Prayer: Loving God, deepen my patience and trust as I wait for fulfillment of that for which I long.

Closing: Look toward the rest of today or tomorrow. What opportunities could emerge to practice the spirituality of waiting? Set an intention to practice patience, and then reflect on how is God with you in your longing, in your waiting.

Leslie Keener is a Sister of Divine Providence who serves as the vocation director for her community. She is a spiritual director and minister to young adults and college students.

Advent Reflection for December 19th – Tuesday of the Third Week of Advent
Judges 13:2-7, 24-25 / Ps. 71:3-6, 16-17 / Luke 1:5-25

Invitation to Prayer: Try to recall the earliest memory of yourself as a child, not a story you’ve been told, but your own memory of how it felt to be unworldly, inexperienced and innocent. Invite your child-self to join you in prayer this day.

Reflection: What do you think of and how do you feel when you gaze upon a newborn baby? Are you struck with the perfection of each tiny finger and toe? Do you marvel at the little lips that work so hard just to utter a soft coo? Do you sense the purity and innocence they unknowingly possess? They are content just to be – as long as their basic needs are met – no guile, no personal agenda or duplicity, nothing less than a perfect expression of God’s creativity and promise. What will they become? What gift will they be to the world? We praise God and sing of God’s glory at the wonderment of the untold promise of each new life!

In both of our readings for today, the fidelity of God are made known to the people of each time through the promise and delivery of a child. With God’s hand upon each of them, both Samson and John renewed the people’s hope in God. Their devotion to the ways of God brought deliverance from oppression and made known God’s presence among them. As we contemplate the birth of the Christ Child during this season of Advent, we are called again to live in hope and faithful confidence that God’s promises of love, peace and salvation are ours. Nothing could be more marvelous than that!

Prayer: God, fill me with wonder at all you have done in my life and for the world. Help me to remain ever hopeful and confident that you are actively present and working among us to fulfill your promise of eternal life in perfect unity with you, source of all that is loving and good.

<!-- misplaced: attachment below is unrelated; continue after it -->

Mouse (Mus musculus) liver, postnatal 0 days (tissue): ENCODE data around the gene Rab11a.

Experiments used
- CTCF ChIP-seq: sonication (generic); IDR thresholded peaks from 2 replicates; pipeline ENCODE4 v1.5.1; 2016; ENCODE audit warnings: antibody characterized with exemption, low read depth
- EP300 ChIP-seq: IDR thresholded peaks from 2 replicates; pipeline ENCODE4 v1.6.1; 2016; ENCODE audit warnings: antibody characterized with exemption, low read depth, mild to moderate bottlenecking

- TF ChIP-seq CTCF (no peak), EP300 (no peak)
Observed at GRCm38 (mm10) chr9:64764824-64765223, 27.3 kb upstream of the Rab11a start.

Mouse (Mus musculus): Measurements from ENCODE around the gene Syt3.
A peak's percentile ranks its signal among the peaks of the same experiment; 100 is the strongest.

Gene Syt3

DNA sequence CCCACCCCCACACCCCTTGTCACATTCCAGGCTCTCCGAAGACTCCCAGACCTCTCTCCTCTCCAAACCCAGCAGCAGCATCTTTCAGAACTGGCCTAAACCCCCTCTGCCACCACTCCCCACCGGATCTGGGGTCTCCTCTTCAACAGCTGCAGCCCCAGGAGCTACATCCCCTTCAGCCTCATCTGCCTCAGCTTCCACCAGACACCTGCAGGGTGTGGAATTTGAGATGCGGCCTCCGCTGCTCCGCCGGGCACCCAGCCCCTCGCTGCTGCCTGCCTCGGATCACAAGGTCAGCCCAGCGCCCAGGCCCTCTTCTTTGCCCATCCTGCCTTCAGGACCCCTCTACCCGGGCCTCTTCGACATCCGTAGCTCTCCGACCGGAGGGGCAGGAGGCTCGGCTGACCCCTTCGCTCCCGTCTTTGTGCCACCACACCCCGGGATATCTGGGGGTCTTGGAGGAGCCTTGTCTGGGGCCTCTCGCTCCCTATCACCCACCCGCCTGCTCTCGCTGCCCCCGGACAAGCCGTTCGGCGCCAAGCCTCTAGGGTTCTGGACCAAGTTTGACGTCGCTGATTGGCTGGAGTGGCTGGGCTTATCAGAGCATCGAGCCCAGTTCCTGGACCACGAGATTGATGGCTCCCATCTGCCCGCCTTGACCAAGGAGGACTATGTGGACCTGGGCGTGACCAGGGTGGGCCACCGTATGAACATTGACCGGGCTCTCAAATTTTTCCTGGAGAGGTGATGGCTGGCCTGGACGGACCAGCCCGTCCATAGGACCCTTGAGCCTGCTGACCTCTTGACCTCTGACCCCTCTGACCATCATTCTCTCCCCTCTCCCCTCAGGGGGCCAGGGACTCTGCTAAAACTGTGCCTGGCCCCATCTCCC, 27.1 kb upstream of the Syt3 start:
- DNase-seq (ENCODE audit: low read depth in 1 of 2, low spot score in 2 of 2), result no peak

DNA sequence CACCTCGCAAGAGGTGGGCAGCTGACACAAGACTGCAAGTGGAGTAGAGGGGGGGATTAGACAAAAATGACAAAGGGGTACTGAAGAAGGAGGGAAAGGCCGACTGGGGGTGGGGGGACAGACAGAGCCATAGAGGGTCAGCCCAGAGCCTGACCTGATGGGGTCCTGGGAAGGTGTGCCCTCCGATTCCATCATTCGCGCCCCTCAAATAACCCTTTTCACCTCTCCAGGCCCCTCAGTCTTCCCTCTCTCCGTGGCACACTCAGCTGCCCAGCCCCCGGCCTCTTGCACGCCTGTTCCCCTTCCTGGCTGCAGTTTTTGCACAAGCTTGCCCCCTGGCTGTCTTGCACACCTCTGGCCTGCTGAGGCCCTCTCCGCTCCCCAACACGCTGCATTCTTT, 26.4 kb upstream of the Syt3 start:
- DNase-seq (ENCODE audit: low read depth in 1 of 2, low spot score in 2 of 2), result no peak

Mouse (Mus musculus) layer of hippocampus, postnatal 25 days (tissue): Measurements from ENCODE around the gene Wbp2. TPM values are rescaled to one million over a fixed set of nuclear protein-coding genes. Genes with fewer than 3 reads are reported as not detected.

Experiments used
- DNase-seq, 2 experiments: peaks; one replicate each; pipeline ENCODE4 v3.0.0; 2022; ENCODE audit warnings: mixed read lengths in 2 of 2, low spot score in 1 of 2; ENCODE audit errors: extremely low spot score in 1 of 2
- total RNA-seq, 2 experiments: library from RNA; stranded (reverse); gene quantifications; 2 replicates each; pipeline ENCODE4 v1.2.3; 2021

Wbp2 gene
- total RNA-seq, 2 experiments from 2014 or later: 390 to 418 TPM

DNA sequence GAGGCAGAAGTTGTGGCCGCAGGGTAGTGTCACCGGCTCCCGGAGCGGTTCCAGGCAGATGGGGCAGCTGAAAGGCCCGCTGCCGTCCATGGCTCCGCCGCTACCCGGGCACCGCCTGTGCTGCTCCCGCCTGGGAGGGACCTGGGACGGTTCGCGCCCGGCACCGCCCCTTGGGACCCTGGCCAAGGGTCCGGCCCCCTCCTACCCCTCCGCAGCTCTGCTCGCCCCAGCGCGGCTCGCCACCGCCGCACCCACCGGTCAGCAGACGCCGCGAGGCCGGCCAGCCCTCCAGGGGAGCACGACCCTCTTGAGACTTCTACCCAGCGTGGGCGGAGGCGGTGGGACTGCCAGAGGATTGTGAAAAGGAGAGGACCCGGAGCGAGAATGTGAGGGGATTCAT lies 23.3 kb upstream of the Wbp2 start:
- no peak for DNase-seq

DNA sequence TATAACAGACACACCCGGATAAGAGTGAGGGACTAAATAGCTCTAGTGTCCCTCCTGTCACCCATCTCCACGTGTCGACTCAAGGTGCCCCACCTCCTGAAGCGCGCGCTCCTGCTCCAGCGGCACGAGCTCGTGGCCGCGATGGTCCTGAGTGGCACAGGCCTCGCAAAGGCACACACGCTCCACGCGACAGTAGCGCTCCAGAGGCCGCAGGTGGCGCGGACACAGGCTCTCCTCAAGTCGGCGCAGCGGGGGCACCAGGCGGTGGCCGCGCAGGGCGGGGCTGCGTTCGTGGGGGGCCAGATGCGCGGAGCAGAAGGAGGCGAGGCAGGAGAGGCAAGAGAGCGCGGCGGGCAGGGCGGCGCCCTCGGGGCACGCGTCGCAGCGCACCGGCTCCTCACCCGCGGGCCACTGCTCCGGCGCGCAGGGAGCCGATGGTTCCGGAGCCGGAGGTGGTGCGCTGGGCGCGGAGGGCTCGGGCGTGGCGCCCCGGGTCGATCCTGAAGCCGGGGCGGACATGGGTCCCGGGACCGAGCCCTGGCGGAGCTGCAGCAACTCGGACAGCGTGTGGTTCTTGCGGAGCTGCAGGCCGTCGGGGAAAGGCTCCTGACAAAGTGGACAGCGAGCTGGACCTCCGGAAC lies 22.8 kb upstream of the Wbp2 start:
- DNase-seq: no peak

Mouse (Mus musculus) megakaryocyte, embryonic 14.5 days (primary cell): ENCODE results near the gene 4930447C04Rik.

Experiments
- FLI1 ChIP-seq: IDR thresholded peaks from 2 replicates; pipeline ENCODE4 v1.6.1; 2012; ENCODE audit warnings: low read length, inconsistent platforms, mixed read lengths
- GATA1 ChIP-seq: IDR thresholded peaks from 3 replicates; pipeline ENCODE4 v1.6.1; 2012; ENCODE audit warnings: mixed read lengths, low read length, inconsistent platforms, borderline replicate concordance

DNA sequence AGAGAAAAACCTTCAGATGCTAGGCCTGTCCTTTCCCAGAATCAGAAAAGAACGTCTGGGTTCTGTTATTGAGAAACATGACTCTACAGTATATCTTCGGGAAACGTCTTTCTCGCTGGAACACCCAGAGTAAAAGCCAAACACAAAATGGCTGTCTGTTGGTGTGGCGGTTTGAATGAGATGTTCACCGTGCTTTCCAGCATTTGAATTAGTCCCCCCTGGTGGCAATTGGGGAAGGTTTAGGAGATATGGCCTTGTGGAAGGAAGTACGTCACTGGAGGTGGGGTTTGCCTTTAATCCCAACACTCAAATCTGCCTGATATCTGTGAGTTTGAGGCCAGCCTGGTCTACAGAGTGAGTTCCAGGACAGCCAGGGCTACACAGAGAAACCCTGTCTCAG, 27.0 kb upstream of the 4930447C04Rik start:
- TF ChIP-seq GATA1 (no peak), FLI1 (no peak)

Closing: Resolve today to see each person you encounter with wonder and reverence for the creation of God that they are.

Andrea Koverman is a Sister of Charity of Cincinnati. She ministers as a program manager at the Intercommunity Justice & Peace Center focusing on ending the death penalty and peace and nonviolence initiatives. She also lives in a house of discernment and hospitality with three of her sisters called Visitation House.

Advent Reflection for December 20th – Wednesday of the Third Week of Advent
Isaiah 7: 10-14 / Luke 1: 26-38

Reflection: In the first reading from Isaiah, King Ahaz was fearful of the two kings mentioned just before our text begins. These kings presented a daunting challenge, one that Ahaz did not think he could overcome. He had forgotten that, as a descendant of David, God promised that his lineage would continue no matter what was going on in the world. The prophet Isaiah challenged Ahaz to have faith, but Ahaz decided he would rather live into his fear. Weary of Ahaz’s fear, Isaiah declared that God would provide a sign – a woman who would have a son named Immanuel, God with us. God would remain faithful to Judah and its people no matter how fearful they were. In our Gospel reading, the angel Gabriel assures Mary that she need not fear, that she has found favor with God. And Mary responds in ways that Ahaz could not; she faces her fear and embodies faith and faithfulness to God’s promise, though it seems impossible. She listens, receives and responds. In so doing, she shows us the way to surrender freely, without fear, to God’s call in our own lives.

Prayer from Teresa of Avila:
Let nothing disturb you;
Let nothing frighten you,
All things pass away.
God never changes.
Patience obtains all things.
He who has God,
finds he lacks nothing.
God alone suffices.

Closing: Look for the annunciations in your own life today. In what ways is God calling you to move beyond fear to faith, perhaps faith that the impossible is possible.

Louise Lears is a Sister of Charity of Cincinnati. She currently serves as a Leadership Councilor.